Toward a Culture of Collaboration, Not Competition

The following is the text of an article that I recently wrote for SmartBlogs on Education.

As I read education blogs, news editorials, and twitter, I am struck by the “us vs. them” mentality I see between veteran and newer teachers. The purpose of this article is not to demonize or laud either one of these groups, but rather to promote the idea that teachers should support one another instead of tearing each other down. We all got into this profession for the same reason and I suspect we will find that we are more alike than we realize. What’s more, both veteran (which I am using to describe those in the profession for 10 years or more) and newer (those with 5 or fewer years’ experience) teachers have valuable, unique skills and perspectives and could learn a lot from each other. In the end, we all want to do the right thing for our students.

Veteran teachers can offer wisdom and assistance based on their years of experience. They have already developed curricular materials for their subject area and should be willing to share these with teachers entering the profession. The first couple years are tough enough without having to reinvent the wheel. Those who have been in the classroom for a long time also have the benefit of knowing how best to deal with the nuances of parental communication which can be one of the most difficult parts of the job. Another area of concern for many rookie teachers is classroom management and this is generally an area where an experienced teacher can provide valuable tips. Finally, veteran teachers can share the “need-to-knows” with those new to the district. They know who to contact about special classroom needs, the building climate and norms, the political history, and who makes the best coffee. Newer teachers will appreciate this kindness and it will go a long way in easing their stress.

Newer teachers offer enthusiasm, energy, and ideas. Because they have recently been in school, they tend to have read the most current professional development materials and are aware of innovative teaching methods. Teachers fresh from college can be more familiar with the seemingly endless variety of technology applications and how they can supplement more traditional lessons. Finally, they have the benefit of their idealism because they have not been demoralized by the media who seem content to place the blame for school “failure” squarely on the shoulders on the veterans.

None of this is to say that veteran teachers cannot be well-versed in technology or that rookie teachers are unable to control classroom behavior. I am speaking in generalizations and know this is not the case. Rather, this is a call for us not to be threatened by, but to reflect on our own best practices and collaborate with one another. We will all be stronger teachers for it and our students will reap the rewards.

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Collaborative Constructivism in Language Arts Class

At several professional development sessions I attended this year, the speaker reminded us, “The person doing the talking is the one doing the learning.” This hits home for me because I am a constructivist at heart. It is one of my core beliefs that adolescents need social interaction in order to engage with the material and discovery to cement the learning. To that end, one of the instructional techniques I use nearly daily is that of Gradual Release of Responsibility (“I do, We do, You do” process), but I usually begin with the step: “You do together.” I find that the students are very motivated by the challenge of “figuring things out” and end up retaining the material better.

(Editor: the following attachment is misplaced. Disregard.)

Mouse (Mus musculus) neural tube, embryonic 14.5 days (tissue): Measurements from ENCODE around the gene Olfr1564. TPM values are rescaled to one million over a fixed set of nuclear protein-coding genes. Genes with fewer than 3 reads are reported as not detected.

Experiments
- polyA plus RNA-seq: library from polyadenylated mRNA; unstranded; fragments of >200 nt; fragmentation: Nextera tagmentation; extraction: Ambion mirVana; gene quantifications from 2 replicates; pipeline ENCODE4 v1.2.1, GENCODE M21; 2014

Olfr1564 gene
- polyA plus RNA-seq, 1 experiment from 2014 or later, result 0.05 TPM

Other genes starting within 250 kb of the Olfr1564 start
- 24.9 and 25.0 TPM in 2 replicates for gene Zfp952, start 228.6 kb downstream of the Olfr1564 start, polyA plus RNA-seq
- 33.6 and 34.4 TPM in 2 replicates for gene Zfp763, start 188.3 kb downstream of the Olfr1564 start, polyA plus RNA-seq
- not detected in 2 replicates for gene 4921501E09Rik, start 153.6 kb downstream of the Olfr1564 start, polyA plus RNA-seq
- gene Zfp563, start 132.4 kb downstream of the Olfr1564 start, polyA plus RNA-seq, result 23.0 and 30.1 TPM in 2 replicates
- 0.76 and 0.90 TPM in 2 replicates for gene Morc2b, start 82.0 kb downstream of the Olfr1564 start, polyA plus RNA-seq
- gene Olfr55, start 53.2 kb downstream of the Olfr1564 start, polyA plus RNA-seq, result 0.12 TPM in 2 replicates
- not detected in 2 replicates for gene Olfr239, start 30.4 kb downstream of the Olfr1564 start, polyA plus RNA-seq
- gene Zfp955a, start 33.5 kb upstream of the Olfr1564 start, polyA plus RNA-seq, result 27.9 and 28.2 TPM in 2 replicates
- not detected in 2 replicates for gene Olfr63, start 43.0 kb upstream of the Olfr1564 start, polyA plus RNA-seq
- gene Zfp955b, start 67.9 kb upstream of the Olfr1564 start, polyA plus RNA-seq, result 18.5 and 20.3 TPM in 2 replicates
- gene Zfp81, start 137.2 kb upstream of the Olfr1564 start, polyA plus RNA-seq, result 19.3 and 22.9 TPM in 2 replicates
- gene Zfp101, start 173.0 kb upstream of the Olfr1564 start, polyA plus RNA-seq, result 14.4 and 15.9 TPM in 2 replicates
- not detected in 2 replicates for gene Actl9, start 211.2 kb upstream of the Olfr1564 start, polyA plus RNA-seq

An example of how I use collaborative inquiry is with grammar, usage, and mechanics (G.U.M.) instruction. We are studying the characteristics of a personal narrative so today’s lesson was on dialogue punctuation rules. Rather than going through a book, worksheet, or power point, I had the students open up their choice reading books to a page with dialogue. Working as a group, they determined the rules of how to use commas, quotation marks, capital letters, paragraph breaks, and dialogue tags and wrote their responses in a chart. After they finished, we shared and they all added any missing information to their chart. Finally, I gave them the actual rules for punctuating dialogue and they determined which ones they had gotten correct (resulting in lots of cheering) and which ones they had overlooked. The culminating practice assignment was to write a properly punctuated conversation between themselves and another person (real or fantasy/positive or negative) with each person speaking at least three times. The feedback from the students was that the assignment was great fun and all were fully engaged in writing their conversations.

This same process works well with other topics such as capital letter or comma use, but I also use this technique for lessons beyond G.U.M.. For example, last week, I distributed a stack of eight brief memoir mentor texts to each group. Working together, they each read a couple and then attempted to determine the commonalities between the texts. I was pleasantly surprised at their rich discussion and the resulting list of qualities and characteristics of personal narratives they compiled. They hit the nail on the head and I didn’t have to lecture once. I am excited to read what they write as a result.